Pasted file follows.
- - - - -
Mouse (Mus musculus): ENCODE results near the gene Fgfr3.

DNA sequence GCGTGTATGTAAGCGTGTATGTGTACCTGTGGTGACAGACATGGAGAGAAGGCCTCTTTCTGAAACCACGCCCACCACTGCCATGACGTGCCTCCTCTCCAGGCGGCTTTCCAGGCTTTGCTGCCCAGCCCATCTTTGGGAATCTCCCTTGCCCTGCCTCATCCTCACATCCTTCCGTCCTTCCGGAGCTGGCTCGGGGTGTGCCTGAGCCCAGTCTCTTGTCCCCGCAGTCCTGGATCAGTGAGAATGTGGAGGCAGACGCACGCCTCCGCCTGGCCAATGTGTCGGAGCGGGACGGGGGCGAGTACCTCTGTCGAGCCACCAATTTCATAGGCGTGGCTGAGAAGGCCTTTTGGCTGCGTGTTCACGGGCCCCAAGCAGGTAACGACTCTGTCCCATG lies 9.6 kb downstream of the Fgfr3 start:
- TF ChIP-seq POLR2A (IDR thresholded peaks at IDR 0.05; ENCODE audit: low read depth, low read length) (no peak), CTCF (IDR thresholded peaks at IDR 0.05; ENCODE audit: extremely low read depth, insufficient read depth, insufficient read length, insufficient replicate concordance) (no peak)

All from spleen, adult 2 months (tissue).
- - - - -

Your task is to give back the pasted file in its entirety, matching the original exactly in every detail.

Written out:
Mouse (Mus musculus): ENCODE results near the gene Fgfr3.

DNA sequence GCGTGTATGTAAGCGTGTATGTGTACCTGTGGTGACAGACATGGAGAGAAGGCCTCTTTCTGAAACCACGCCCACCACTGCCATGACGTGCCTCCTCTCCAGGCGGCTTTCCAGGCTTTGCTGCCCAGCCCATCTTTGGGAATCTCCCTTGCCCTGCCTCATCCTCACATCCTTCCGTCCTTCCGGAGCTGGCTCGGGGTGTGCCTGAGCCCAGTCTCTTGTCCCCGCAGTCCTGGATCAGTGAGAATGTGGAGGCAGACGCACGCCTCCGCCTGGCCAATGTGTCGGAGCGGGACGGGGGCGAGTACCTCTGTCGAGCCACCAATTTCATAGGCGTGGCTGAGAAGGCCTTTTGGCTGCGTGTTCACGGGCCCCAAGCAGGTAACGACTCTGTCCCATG lies 9.6 kb downstream of the Fgfr3 start:
- TF ChIP-seq POLR2A (IDR thresholded peaks at IDR 0.05; ENCODE audit: low read depth, low read length) (no peak), CTCF (IDR thresholded peaks at IDR 0.05; ENCODE audit: extremely low read depth, insufficient read depth, insufficient read length, insufficient replicate concordance) (no peak)

All from spleen, adult 2 months (tissue).